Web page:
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Long Beach City College Earns 2020 Seal of Excelencia

Editor’s Note: Diverse: Issues In Higher Education and Excelencia in Education have partnered to exclusively release names of the institutions that have earned the 2020 Seal of Excelencia, a national certification that confirms an institution goes beyond enrollment to intentionally serve Latino students. The following school, Long Beach City College, is one of five institutions to earn the 2020 Seal of Excelencia. To learn more about the seal, visit


By developing programs specifically designed for Latinx students, Long Beach City College (LBCC), a two-year institution, has seen positive results.

Seal Of ExcelenciaIn recent years, LBCC has been laser focused on racial equity, says Dr. Mike Muñoz, vice president of student services. The college has moved away from universal services that take a colorblind approach and implemented intentional practices that show improvement in access, success and completion among Latinx students as well as other student groups that haven’t achieved the desired success and completion outcomes.

Excelencia in Education CEO Deborah A. Santiago says she appreciates the institutional efforts of LBCC to link the students to the workforce as well as the sense of inclusion students receive. Rather than focusing on just enrolling students and letting them fend for themselves, LBCC — an open-access institution — has created a culture of inclusion and engagement, Santiago notes. 

“They’re seeing that manifest in their retention and completion, and that stood out as super impressive,” says Santiago. “Their way of bringing students a sense of belonging and connection … through multiple practices.”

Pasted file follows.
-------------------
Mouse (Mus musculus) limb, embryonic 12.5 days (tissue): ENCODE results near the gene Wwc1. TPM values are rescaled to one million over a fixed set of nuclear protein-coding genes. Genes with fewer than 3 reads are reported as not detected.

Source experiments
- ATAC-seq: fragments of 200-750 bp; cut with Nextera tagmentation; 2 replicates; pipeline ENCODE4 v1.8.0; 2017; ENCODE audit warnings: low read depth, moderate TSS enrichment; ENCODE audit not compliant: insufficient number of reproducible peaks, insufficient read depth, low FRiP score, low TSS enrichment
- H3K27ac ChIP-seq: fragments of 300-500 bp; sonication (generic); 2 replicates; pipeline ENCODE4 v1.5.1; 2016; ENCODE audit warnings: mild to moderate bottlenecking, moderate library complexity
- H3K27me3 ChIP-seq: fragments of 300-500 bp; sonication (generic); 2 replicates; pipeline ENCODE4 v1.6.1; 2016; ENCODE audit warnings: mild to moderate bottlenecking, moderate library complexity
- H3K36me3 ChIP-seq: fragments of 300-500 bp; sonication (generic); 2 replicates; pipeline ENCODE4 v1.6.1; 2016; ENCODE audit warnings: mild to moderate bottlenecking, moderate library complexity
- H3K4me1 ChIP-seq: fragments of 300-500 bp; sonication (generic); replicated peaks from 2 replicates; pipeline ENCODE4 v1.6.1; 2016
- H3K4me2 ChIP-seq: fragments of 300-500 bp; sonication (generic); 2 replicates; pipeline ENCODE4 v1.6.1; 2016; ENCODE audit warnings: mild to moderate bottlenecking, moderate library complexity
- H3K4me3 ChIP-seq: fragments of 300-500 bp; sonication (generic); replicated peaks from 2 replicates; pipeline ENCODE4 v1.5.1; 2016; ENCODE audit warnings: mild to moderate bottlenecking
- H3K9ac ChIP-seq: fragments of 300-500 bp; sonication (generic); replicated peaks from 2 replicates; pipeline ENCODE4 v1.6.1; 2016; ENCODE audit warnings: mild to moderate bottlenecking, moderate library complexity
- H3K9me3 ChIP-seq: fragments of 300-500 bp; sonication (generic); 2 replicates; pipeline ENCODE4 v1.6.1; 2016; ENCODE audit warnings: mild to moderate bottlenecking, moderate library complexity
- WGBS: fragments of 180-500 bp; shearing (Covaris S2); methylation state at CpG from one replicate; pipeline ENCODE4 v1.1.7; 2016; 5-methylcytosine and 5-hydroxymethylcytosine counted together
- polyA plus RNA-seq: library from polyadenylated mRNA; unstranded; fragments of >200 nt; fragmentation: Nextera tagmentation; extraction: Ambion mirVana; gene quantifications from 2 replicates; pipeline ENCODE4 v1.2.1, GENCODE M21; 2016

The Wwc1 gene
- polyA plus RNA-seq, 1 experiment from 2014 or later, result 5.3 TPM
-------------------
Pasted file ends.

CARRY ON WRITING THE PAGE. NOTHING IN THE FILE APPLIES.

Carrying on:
Earning the Seal of Excelencia provides validation for all who have committed to these intentional practices, says Muñoz. “You’re trying to help people understand that equity is not about sameness; it’s about targeting services and supports for our students who are most in need to eradicate the gaps that exist,” says Muñoz.

Targeted programming

“Students who have an educational plan are significantly more likely to actually enroll at the college than students who just apply or complete an orientation,” Muñoz says. “That educational plan is the tipping point. We deployed all of our counselors to our local high schools.” 

Founded in 1927, today, LBCC is a minority-majority institution with approximately 86% of the students identifying as people of color. Of those, 57% are Latinx. It’s an Hispanic Serving Institution (HSI) and receives federal funding. 

LBCC is the fourth largest community college of California’s 115 community colleges, with a student population of approximately 26,000 in the 2019-20 academic year. Of those, 18% are full-time and 82% part-time. Of the Latinx students enrolled during the 2019-20 school year, 56% were first-generation college students.

“Their students feel, ‘Somebody cares about me,’ even before they’re enrolled,” says Santiago. “Once students register, they continue that culture of caring and that sense of belonging. Community colleges don’t have lots of resources. We see a strong set of practices all the way through to completion and workforce.”

One significant program is the Long Beach College Promise partnership between LBCC, California State University, Long Beach (CSULB) and the Long Beach Unified School District (LBUSD). The Promise partners work together to help students transition between institutions. This includes a tuition-free first year at LBCC. 

Follow through

After a zip code analysis, two high schools with the highest percentage of Latinx and African American students were identified. Each week, LBCC staff spend time at these schools. Students can learn more about their educational options, financial aid and the application process. They’re also assisted in creating an educational plan in which students outline the courses they will take in order to achieve their educational goals. Campus Life Hires May 2018 407

Muñoz worked with the principals and they agreed to have every senior apply to LBCC, thus all students prepare an application. LBCC has seen a 36% increase in Latinx enrollment overall and a 42% increase at prioritized high schools.

Some of the support services for Latinx students at LBCC include parent engagement. Muñoz says the turnout for family nights has been very strong. 

Faculty have engaged in a cultural curriculum audit. More than 150 faculty members have thus far gone through their course outlines and syllabi to identify opportunities to enhance the curriculum and make it more inclusive.